With the installation of Rabbi Denise Eger as the president of the Southern California Board of Rabbis, on May 11th, another milestone will have been passed in the advancement of GLBT rights within the organized Jewish world. It takes a little bit of unpacking, however, to figure out exactly what that milestone is, and what the road ahead looks like.
Eger, a lesbian, is the spiritual leader of Reform-affiliated Congregation Kol Ami (“the voice of my people”) in West Hollywood, a GLBT-oriented community that is equally welcoming of straight allies and interfaith families. This is no great scandal in the Reform movement, which, along with Reconstructionism, has long championed full inclusion of GLBT Jews, including an almost decade-old policy of religiously sanctioning same-sex marriages.
The Conservative movement began to open itself up officially to gay and lesbian Jews about two years ago, though it’s important to bear in mind the distinct mechanism of this particular process. Unlike Reform and Reconstructionism, Conservatives do consider themselves bound by halakha the articulation of Jewish law theoretically extending back to the God-Moses moment on Sinai. Whereas the movements beginning with “R” give themselves the latitude to rule ex cathedra that gays and lesbians are welcome, Conservative Jews (not to mention the Orthodox) must find some way to square this socially enlightened perspective with the book of Leviticus.
When, two years ago, the Conservative movement did find a way to accept the ordination of openly gay and lesbian Jews as rabbis and cantors, and to condone commitment ceremonies (as opposed to marriages) it was through a tshuva (a halakhic ruling) that differentiated between the type of sodomy prohibited in the Torah, and the loving relationships that form the basis of contemporary same-sex bonds (and the legal fiction that these loving couples wouldn’t perform anything like those Torah-prohibited acts, nudge nudge, wink wink.)
At the same time, other, less permissive tshuvot were issued, comparable to minority opinions, except for the fact that it remains up to the various institutions within the movement to determine which tshuva they will follow. The two Conservative rabbinical schools in the US have gone with the accepting tshuva, whereas the Israeli seminary has proved the reactionary element. (This is a story for another day.)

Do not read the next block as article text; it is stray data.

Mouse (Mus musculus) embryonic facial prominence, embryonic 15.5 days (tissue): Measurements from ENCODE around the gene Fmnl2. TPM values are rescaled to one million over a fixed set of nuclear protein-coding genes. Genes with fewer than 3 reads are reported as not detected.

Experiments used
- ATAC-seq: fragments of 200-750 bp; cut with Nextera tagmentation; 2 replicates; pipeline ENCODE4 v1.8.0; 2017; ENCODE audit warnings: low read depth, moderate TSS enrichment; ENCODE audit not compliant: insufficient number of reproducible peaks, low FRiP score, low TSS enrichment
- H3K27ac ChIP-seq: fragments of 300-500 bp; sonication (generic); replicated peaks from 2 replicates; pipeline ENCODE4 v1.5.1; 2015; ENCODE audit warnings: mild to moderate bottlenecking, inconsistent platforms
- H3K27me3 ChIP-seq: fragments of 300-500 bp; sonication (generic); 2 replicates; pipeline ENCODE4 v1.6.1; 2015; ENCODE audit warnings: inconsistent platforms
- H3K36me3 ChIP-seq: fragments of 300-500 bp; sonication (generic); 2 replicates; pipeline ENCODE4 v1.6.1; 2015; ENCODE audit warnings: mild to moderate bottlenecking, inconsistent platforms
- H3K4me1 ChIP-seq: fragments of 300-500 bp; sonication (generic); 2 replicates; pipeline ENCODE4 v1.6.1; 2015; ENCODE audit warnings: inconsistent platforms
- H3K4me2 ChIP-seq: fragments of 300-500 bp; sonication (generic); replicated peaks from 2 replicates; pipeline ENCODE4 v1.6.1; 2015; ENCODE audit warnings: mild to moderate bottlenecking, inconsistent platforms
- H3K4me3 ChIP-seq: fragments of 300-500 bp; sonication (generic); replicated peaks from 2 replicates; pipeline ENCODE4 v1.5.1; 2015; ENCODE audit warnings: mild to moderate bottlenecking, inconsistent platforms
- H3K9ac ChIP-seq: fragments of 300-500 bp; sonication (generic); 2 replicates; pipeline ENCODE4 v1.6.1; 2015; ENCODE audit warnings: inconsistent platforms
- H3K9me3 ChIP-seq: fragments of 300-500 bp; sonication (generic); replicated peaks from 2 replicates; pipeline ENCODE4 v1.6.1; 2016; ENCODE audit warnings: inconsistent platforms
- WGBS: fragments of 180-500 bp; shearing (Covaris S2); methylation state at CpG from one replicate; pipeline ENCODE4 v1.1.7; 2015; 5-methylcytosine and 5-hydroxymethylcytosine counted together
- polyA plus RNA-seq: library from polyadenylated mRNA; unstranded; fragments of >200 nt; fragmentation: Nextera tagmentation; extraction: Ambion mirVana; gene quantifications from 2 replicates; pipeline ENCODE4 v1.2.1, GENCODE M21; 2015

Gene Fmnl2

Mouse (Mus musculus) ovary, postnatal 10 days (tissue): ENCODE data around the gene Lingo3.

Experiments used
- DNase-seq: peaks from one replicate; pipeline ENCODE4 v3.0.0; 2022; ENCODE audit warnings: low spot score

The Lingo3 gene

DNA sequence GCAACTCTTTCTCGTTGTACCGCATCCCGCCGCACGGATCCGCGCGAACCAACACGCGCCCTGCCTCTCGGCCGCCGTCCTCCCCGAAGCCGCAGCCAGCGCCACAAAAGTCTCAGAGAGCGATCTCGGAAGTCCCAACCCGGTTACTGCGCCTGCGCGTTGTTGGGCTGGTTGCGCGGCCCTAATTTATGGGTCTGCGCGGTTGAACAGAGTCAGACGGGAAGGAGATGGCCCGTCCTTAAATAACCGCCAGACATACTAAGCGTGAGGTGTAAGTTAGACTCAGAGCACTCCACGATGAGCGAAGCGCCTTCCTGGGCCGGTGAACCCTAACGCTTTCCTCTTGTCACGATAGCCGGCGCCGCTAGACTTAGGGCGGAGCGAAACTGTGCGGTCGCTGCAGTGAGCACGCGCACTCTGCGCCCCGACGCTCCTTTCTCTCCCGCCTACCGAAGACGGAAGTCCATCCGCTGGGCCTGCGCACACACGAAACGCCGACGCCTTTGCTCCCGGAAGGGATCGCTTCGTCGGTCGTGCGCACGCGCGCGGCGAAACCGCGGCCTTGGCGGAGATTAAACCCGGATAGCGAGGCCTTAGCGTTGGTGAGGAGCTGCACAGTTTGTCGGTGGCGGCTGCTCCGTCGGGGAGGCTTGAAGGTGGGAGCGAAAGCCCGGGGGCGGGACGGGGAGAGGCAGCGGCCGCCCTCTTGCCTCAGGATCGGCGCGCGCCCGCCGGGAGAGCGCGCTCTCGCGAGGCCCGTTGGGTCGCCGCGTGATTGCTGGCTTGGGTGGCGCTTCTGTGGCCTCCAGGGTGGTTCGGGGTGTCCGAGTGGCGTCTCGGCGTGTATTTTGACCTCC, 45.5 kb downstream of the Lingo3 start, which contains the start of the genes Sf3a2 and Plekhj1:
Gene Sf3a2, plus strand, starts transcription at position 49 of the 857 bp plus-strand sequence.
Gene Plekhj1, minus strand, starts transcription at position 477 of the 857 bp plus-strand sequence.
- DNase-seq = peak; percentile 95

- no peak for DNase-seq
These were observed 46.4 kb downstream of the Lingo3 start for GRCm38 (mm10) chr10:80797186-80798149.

The issue is pretty much a non-starter in the Orthodox world, except for a notable handful of fringe-rabbis pushing for more inclusiveness, and what I assume to be a significant number of modern Orthodox (as opposed to ultra-Orthodox) Jews who have plenty of sympathy for gays and lesbians, and probably number many of them among their friends, but can’t yet see a way to harmonize this personal sentiment with their larger religious commitments.
It’s important to bear this denominational scorecard in mind when considering Eger’s appointment, because a “board of rabbis” is, in its essence, a trans-denominational body. Existing in most major Jewish population centers, the entity is a kind of trade association where rabbis from different backgrounds come together for the sake of “fellowship, religious camaraderie, educational enrichment, and to speak with a single voice on behalf of our Jewish community.” When, for the first time, a lesbian rabbi is tapped to head such a body, it’s a chance to see if denominations that haven’t come to new conclusions about gay rights will accept, at least partially, the authority of those that have—a little like wondering if an Iowa marriage will be accepted in Alabama.
So far so good. As reported in the Forward, the Orthodox members of the board have pledged to work with their new chief, who seems to have already attained the status of beloved colleague. But, as the Forward story also makes clear (and this is a pretty big but), Orthodox acquiescence is largely based on the fact that the hardliners have already left the building, leaving the Southern California board, for some time now, with a decidedly liberal consensus that is not necessarily a microcosm of the larger Jewish world.
Jewish unity, enshrined in the Hebrew phrase klal Yisrael (roughly “the totality of Israel”) is a thousands-of-years-old value. Those rabbis that chose to serve on trans-denominational boards with their ideological opponents invoke it as their justification. By one reading, Eger’s appointment indicates that gay and lesbian Jews who have found a place for themselves in liberal movements may receive de facto acceptance from more conservative (small “c”) strands under the rubric of klal Yisrael.
At the same time, the board’s composition does seem to point to the resemblance of the contemporary Jewish world to two trains picking up steam as they move down the same track in opposite directions, and my heart goes out to those of the Modern Orthodox who seem sometimes to be serving as human linchpins, with one leg on each engine.